“While they were busy with their labors, another mythical hero appeared on the scene, on the north side of the Grand Canyon,
not far from the canyon that is now known as Eldorado Canyon. Those were ‘the days of the old,’ when the animals had speech
even as men, and in many things were wiser than men. The Coyote travelled much and knew many things, and he became the companion
of this early-day man, and taught him of his wisdom. This gave the early man his name, Ka-that-a-ka-na-ve, which means ‘Told
or Taught by the Coyote.’
“For long they lived together, until the man began to grow lonesome. He no longer listened to the speech of the Coyote, and
that made the animal sad. He wondered what could be done to bring comfort to his human friend, and at length suggested that
he consult Those Above. Ka-that-a-ka-na-ve was lonesome because there were none others of his kind to talk to. He longed for
human beings, so, accepting the advice of the Coyote, he retired to where he could speak freely to Those Above of his longings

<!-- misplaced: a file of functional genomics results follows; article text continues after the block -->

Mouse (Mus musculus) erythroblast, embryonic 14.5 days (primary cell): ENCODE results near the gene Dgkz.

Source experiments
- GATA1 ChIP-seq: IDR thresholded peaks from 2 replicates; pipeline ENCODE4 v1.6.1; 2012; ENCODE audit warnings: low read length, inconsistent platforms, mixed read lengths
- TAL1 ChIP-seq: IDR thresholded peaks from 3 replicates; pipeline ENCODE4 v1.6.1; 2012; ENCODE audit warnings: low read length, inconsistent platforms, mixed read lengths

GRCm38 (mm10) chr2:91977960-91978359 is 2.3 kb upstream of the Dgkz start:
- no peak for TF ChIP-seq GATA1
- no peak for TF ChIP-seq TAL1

desires. He was listened to with attention, and there told that nothing was easier than that other men, with women, should
be sent upon the earth. ‘Build a stone hawa—stone house—not far from Eldorado Canyon, and then go down to where the waters
flow and cut from the banks a number of canes or sticks. Cut many, and of six kinds. Long thick sticks and long thin sticks;
medium-sized thick sticks and medium-sized thin sticks; short thick sticks and short thin sticks. Lay these out carefully
and evenly in the stone hawa, and when the darkest hour of the night comes, the Powers of the Above will change them into
human beings. But, beware, lest any sound is made. No voice must speak, or the power will cease to work.’